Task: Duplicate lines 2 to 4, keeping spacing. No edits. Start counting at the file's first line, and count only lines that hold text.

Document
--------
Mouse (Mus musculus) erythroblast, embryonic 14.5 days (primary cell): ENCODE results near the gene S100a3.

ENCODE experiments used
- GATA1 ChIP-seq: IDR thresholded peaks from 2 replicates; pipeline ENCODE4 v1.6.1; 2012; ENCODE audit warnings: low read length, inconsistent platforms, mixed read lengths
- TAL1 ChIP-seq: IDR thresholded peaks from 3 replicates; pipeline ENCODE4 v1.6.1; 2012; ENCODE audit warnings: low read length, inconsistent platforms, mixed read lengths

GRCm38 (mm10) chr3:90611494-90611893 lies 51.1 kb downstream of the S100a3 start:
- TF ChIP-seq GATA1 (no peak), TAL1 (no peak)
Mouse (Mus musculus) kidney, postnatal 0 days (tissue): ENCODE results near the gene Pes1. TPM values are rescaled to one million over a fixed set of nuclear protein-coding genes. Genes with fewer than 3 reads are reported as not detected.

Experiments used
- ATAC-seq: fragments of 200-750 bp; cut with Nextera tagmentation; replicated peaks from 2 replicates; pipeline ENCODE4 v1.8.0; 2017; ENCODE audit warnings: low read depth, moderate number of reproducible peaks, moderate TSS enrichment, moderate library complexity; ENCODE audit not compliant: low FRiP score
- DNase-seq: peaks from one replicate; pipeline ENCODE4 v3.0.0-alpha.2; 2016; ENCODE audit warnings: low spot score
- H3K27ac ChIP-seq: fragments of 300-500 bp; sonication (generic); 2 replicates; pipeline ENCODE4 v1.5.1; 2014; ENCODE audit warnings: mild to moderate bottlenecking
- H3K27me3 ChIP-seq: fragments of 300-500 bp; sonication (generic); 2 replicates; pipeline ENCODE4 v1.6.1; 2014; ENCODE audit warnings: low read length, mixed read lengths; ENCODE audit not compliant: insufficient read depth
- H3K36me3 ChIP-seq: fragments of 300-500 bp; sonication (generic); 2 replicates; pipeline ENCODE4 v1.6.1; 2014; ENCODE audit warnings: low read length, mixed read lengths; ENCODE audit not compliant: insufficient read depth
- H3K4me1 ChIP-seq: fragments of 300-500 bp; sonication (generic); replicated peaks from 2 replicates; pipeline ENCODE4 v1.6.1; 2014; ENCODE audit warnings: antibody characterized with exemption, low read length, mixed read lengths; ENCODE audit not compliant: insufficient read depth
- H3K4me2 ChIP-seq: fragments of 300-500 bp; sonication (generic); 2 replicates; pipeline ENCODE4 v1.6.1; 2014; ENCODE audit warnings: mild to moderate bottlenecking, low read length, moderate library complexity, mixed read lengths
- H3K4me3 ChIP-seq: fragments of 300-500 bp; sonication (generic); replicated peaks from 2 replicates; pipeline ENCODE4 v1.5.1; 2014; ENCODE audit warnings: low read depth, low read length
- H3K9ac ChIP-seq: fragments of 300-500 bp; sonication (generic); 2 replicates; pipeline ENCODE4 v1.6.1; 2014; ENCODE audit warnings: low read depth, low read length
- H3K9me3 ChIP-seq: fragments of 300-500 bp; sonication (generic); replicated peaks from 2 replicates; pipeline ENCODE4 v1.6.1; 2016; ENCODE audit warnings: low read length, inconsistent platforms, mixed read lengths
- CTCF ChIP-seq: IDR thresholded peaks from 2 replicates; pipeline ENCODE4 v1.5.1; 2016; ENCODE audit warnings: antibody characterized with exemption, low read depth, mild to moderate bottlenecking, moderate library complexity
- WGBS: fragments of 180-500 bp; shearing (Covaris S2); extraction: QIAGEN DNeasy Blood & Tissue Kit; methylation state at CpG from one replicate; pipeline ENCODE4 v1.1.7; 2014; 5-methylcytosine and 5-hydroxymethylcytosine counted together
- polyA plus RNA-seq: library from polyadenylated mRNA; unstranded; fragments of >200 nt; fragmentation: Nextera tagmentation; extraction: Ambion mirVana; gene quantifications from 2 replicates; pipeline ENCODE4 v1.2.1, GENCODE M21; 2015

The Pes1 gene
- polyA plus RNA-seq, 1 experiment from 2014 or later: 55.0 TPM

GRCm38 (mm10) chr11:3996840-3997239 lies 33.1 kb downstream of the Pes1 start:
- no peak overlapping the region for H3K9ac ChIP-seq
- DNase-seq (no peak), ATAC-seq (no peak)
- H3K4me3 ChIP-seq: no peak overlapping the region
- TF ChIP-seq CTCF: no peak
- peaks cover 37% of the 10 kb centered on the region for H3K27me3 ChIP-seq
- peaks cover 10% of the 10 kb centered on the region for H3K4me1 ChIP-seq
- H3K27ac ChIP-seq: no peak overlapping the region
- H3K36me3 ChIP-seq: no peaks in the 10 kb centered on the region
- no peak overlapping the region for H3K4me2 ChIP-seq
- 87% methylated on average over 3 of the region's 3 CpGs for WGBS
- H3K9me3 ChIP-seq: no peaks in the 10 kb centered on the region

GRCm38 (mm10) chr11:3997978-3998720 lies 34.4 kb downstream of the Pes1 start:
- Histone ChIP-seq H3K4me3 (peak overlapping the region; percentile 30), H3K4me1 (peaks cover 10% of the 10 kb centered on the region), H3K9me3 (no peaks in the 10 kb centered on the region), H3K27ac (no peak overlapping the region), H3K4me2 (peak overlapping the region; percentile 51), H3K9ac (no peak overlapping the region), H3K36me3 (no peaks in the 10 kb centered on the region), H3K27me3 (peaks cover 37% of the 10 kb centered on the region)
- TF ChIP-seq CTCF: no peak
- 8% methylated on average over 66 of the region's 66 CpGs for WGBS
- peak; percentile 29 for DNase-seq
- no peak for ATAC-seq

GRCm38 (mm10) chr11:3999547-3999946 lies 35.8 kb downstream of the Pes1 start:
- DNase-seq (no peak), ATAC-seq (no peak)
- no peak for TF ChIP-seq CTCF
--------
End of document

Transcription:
ENCODE experiments used
- GATA1 ChIP-seq: IDR thresholded peaks from 2 replicates; pipeline ENCODE4 v1.6.1; 2012; ENCODE audit warnings: low read length, inconsistent platforms, mixed read lengths
- TAL1 ChIP-seq: IDR thresholded peaks from 3 replicates; pipeline ENCODE4 v1.6.1; 2012; ENCODE audit warnings: low read length, inconsistent platforms, mixed read lengths